Walter Rodney

I’m learning about Walter Rodney.
Headphones on, listening to
the intertwining guitars
of Remmy Ongala from Tanzania.
This world is its own multiverse.
I have a constant opportunity
to see and hear and taste new wonders,
despite the efforts of my ancestors
to own what cannot be owned.
Water Rodney was from Guyana.
I had to look it up on a map.

/ / /

10 April 2022
Latham NY

(NaPoWriMo Day 10)

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POEM: Disposal


This “morality” ran without need.
Those he condemned moved forth.
Given feeling, current, real sense.
The rule disposed of the anarchist.

/ / /

6 April 2022
Latham NY

Taken from “Anarchist Morality” by Peter Kropotkin.

(NaPoWriMo Day 6)

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Who you know (Dunbar’s number)

Yesterday, while sitting in a grocery store cafe and working on some projects, I suddenly had the idea to pare down the number of contacts in my online address book. I can’t say why exactly, other than the general shrinking of scope I’m attempting with my life as a whole.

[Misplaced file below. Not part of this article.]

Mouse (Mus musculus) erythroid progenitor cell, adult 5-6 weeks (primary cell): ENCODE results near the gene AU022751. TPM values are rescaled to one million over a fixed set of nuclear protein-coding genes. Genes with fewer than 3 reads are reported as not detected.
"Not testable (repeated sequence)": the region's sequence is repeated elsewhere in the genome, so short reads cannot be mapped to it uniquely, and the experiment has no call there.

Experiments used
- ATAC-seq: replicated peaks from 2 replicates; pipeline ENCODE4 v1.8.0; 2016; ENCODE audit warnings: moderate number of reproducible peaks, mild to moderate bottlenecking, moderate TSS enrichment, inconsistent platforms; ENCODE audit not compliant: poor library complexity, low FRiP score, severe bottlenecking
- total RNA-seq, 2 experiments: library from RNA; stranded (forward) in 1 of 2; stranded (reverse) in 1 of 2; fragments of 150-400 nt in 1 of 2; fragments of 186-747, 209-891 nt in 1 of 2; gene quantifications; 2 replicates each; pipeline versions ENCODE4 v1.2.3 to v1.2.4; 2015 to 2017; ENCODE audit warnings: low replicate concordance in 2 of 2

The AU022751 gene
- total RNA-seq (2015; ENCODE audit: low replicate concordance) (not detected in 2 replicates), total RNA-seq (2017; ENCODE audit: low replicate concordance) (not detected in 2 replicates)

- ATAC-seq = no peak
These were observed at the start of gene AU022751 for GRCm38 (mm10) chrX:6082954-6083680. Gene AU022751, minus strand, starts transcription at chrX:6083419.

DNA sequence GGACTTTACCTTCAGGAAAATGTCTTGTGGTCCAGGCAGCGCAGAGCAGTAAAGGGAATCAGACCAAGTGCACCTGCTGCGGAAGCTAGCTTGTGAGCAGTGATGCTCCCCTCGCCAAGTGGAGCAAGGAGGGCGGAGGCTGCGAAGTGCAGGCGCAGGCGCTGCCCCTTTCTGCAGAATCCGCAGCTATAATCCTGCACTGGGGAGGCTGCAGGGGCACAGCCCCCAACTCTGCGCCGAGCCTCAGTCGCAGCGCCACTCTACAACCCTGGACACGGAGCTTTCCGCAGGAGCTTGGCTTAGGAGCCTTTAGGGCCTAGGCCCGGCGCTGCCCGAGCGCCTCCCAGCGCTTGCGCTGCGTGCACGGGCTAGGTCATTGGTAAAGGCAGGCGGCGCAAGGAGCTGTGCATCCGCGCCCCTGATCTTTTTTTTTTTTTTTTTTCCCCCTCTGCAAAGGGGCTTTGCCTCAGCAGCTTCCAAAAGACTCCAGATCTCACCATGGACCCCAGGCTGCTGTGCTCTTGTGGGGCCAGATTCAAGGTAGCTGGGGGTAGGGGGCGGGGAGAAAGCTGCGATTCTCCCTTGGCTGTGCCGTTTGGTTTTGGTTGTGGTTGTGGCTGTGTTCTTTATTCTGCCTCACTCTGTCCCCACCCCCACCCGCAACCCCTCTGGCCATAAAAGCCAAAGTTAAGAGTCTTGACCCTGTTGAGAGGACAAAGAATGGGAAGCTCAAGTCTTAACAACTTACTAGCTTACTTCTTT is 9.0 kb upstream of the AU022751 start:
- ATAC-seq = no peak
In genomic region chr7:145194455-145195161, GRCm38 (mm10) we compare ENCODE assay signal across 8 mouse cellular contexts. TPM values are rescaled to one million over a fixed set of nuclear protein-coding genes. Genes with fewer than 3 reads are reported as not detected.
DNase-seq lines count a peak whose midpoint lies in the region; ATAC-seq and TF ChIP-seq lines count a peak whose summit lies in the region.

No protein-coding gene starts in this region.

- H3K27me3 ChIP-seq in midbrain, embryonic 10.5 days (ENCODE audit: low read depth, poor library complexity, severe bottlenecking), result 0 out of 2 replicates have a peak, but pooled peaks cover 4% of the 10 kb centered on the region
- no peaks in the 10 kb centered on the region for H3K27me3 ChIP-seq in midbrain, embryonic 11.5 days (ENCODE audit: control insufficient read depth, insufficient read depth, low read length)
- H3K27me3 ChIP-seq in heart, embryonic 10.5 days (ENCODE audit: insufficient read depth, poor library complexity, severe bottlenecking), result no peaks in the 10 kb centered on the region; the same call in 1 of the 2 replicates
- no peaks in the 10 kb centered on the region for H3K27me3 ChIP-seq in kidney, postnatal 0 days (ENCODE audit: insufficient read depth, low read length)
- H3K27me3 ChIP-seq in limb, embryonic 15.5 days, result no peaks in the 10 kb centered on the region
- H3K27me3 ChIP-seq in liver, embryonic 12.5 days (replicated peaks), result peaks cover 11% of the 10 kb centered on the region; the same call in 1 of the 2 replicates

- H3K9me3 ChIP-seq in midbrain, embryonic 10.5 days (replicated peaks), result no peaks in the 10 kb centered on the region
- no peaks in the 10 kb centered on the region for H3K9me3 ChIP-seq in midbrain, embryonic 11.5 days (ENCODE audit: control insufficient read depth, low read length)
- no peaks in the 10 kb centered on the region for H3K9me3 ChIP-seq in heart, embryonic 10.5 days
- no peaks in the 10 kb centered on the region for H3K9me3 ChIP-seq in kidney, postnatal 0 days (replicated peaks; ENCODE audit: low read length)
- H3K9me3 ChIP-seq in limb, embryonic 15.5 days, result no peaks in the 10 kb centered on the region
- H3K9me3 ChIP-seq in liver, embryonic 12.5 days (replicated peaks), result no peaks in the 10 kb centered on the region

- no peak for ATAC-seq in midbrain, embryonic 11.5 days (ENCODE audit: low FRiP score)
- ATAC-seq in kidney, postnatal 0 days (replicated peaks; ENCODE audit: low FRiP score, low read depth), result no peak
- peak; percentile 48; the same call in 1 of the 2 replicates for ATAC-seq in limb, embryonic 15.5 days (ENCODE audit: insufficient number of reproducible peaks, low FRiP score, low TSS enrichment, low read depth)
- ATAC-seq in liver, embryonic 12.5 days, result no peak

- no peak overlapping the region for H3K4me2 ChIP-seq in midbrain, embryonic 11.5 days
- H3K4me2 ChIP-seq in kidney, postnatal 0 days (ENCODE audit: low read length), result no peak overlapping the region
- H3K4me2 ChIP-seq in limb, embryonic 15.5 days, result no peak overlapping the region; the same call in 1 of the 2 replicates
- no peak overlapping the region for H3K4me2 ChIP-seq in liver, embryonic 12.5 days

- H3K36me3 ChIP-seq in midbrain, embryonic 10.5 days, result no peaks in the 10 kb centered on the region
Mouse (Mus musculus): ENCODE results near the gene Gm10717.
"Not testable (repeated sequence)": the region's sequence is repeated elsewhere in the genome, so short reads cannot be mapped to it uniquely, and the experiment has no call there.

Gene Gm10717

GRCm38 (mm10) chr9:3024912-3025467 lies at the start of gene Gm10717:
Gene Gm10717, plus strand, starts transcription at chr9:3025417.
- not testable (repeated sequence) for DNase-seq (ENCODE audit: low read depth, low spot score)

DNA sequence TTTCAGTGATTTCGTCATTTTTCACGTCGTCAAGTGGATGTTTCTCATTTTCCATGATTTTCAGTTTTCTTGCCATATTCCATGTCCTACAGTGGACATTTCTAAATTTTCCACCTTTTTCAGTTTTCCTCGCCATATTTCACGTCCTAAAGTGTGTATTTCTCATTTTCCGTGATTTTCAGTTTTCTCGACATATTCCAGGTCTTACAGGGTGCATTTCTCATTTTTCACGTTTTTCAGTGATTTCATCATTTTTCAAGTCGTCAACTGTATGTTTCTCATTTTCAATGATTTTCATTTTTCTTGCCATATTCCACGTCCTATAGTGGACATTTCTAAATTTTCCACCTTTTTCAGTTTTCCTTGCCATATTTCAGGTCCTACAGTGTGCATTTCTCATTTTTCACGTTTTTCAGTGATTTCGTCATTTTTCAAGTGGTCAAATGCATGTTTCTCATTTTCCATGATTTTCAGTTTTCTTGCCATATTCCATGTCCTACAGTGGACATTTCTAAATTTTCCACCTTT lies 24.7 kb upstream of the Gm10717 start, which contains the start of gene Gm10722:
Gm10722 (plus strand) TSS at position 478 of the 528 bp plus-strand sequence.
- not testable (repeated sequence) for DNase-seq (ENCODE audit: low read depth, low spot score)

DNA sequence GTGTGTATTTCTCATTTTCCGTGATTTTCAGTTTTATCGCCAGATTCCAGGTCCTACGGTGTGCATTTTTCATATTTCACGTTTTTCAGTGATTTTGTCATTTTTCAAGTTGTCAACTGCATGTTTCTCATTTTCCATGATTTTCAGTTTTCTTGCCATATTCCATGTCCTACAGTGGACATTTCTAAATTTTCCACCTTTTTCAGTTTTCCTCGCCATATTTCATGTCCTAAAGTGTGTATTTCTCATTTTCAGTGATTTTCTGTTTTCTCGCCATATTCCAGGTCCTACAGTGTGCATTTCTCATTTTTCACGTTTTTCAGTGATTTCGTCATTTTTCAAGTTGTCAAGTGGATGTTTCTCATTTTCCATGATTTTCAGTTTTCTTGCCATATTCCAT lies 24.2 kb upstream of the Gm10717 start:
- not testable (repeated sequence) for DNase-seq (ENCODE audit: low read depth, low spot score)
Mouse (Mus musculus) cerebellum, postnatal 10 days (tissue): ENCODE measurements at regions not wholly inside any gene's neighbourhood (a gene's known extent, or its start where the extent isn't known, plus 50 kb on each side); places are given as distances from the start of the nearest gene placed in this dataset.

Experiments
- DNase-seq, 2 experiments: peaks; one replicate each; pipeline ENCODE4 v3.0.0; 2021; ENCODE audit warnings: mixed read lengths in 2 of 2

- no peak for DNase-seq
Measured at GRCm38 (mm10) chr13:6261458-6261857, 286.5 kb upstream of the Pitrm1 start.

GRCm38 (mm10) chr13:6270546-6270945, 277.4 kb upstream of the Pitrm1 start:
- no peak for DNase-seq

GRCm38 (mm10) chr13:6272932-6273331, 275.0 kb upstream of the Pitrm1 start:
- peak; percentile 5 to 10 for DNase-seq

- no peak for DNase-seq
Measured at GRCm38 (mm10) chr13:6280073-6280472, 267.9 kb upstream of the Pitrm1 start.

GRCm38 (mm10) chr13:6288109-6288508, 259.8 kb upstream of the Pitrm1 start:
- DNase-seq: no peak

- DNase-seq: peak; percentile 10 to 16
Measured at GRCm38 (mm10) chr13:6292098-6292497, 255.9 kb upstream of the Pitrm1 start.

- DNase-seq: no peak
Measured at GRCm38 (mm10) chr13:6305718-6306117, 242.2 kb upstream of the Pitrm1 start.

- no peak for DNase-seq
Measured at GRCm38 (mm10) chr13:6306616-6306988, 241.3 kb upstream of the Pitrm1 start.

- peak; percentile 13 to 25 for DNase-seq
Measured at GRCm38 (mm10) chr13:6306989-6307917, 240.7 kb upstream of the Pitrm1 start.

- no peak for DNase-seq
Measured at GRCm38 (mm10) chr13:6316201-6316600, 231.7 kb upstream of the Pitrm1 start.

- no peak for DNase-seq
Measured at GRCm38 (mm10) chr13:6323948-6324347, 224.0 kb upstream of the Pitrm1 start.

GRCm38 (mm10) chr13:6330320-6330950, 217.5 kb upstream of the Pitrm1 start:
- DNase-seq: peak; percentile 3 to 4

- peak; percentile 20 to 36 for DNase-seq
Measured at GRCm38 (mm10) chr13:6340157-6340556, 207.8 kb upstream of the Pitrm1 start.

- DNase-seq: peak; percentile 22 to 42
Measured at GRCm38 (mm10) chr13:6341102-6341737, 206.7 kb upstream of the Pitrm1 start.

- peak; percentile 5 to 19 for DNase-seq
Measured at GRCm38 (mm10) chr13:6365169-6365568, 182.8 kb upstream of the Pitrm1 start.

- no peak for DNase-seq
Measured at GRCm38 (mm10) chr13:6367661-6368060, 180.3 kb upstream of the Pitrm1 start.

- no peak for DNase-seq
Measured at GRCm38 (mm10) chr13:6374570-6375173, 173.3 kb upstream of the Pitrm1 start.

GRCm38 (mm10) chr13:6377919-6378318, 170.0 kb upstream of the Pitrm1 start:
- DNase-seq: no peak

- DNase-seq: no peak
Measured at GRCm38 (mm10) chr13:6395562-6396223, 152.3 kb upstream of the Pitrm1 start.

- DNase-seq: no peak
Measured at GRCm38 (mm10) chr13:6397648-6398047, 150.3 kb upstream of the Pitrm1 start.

At one point I had about 3,000 names in my contact list, but over the years I’d reduced that down to about 650. Last night I exported the remaining contacts to ensure I could restore them if necessary, then deleted all but the people I thought I’d like to contact again, plus a few deceased folks whose birthdays I’d still like to observe and thus left them on the list so they’ll show up on my calendar. When all was said and done, I was pleasantly surprised (well, maybe not that surprised) to see that I’d reduced my contact list to about 150 living people, aka Dunbar’s number. British anthropologist Robin Dunbar believes we can retain relationships with about 150 friends and acquaintances. Beyond that, it’s too many people to effectively maintain any kind of regular communication with.